With surfing recently in competition at the Tokyo Olympics and the three-part documentary 100 Foot Wave currently playing on HBO and HBO Max, catching a wave is part of the cultural consciousness. Well — it probably always is, isn’t it? The beach, the waves, grappling with nature’s wonder, and solitude always hold some appeal.
That was certainly the case for journalist Diane Cardwell, who discovered the joys of surfing while working on a routine assignment near New York City’s Rockaway Beach (in Queens, to be exact). Caldwell chronicled her path to self-discovery and reinvention while learning to surf in her memoir, Rockaway: Surfing Headlong into a New Life. The book is now being adapted into a film for Netflix with Kerry Washington (Scandal) signed on to portray Caldwell.
Dealing with demands in her professional life and struggles in her personal life, Cardwell embraces surfing and the escape it provides for her. Unfortunately, she undertakes this endeavor during the summer of 2012 when Hurricane Sandy eventually hits the East Coast.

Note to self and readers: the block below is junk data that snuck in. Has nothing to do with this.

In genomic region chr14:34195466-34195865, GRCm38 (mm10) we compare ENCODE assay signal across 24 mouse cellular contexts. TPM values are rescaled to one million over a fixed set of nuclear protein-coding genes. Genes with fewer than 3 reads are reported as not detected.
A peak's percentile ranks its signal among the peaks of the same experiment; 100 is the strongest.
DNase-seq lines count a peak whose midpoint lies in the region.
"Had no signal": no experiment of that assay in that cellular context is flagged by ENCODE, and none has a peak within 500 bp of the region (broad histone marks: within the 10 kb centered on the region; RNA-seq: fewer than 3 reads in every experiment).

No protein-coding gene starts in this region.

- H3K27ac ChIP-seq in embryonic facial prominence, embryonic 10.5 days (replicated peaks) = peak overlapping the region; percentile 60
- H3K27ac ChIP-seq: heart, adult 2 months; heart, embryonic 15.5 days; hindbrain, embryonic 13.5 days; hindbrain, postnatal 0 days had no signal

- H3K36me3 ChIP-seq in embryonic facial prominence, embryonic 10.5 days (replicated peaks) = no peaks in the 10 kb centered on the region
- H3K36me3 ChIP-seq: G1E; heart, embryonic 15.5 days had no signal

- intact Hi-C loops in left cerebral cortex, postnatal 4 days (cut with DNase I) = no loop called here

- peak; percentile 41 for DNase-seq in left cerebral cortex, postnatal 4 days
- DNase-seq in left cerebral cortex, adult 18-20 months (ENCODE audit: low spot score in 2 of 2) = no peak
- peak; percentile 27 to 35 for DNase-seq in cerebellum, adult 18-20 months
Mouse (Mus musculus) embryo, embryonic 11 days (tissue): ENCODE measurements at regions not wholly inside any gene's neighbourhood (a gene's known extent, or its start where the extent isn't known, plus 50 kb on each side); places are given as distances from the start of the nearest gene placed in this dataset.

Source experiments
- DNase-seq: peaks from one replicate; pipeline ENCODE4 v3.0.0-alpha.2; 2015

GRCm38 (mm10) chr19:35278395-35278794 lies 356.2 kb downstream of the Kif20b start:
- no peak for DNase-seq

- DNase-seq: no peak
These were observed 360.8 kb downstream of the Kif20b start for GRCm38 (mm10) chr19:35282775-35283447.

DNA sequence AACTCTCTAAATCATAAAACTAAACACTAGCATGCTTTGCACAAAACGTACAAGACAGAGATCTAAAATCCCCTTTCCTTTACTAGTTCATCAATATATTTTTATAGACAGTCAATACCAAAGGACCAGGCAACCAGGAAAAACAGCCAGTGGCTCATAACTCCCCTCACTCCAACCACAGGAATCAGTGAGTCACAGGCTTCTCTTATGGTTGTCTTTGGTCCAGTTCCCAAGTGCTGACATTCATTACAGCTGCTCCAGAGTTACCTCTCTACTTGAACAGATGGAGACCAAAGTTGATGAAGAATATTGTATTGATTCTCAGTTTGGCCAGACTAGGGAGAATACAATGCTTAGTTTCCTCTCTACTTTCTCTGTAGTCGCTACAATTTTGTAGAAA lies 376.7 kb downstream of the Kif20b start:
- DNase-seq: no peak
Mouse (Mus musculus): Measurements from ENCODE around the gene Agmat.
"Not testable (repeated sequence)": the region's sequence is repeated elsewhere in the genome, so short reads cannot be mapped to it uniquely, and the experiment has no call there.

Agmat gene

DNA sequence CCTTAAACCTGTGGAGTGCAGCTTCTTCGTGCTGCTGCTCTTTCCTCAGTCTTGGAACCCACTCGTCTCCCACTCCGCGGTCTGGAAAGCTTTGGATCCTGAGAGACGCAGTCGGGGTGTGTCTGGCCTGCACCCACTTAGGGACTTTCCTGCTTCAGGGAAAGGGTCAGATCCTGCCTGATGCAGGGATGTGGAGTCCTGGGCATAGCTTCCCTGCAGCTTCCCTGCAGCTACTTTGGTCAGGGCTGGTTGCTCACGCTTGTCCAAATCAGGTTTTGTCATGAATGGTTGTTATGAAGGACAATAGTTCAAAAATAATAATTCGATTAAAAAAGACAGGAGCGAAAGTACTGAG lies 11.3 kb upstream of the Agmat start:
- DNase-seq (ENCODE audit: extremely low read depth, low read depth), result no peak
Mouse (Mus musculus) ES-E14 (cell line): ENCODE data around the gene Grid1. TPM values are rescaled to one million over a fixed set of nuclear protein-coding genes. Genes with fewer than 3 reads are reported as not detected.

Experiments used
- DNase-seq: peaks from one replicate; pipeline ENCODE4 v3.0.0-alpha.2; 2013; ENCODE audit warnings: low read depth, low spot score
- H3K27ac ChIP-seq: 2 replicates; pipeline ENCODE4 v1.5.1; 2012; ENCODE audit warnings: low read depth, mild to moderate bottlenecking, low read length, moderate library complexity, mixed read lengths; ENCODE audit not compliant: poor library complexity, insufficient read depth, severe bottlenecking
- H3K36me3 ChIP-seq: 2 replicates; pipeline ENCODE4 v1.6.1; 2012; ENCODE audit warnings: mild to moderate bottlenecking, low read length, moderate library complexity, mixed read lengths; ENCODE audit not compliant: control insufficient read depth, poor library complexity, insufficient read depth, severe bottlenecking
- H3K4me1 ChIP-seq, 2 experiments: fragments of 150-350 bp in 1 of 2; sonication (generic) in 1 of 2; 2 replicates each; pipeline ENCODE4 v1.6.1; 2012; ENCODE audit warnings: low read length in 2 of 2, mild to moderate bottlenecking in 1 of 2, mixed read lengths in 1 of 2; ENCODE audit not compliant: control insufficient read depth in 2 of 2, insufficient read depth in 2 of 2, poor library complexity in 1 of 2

From the New York Times:
“The first morning that I woke up in Rockaway Beach after moving from Brooklyn eight years ago, I walked barefoot with my coffee to the boardwalk just because I could. It was April and my feet were stinging from the cold by the time I got there, but the smell of salt air, the warmth of the sun and the sight of cormorants diving for fish in the slate blue waves more than made up for it.
“‘I can’t believe I really get to live here,’ I remember thinking.”
Outside Magazine named Rockaway one of the best travel adventure books of 2020, calling it an especially important story of “survival and restoration” worth reading during the pandemic. Author Bonnie Tsui praised the book for the joy it conveyed, along with the lessons in altered perspective that many of us faced during quarantine.
Cardwell’s journalism career is an extremely accomplished one. She was one of the founders of Vibe magazine in the early 1990s before moving to the New York Times, where she was first an editor at the publication’s magazine before shifting to the newspaper as a reporter. The many subjects Cardwell has covered include the aftermath for survivors of 9/11, urban development, alternative energy, city politics, and — of course — surfing.
Washington is also a producer on the film, in addition to her starring role. Nichelle Tramble Spellman (The Good Wife, Justified) is adapting Cardwell’s book into a screenplay.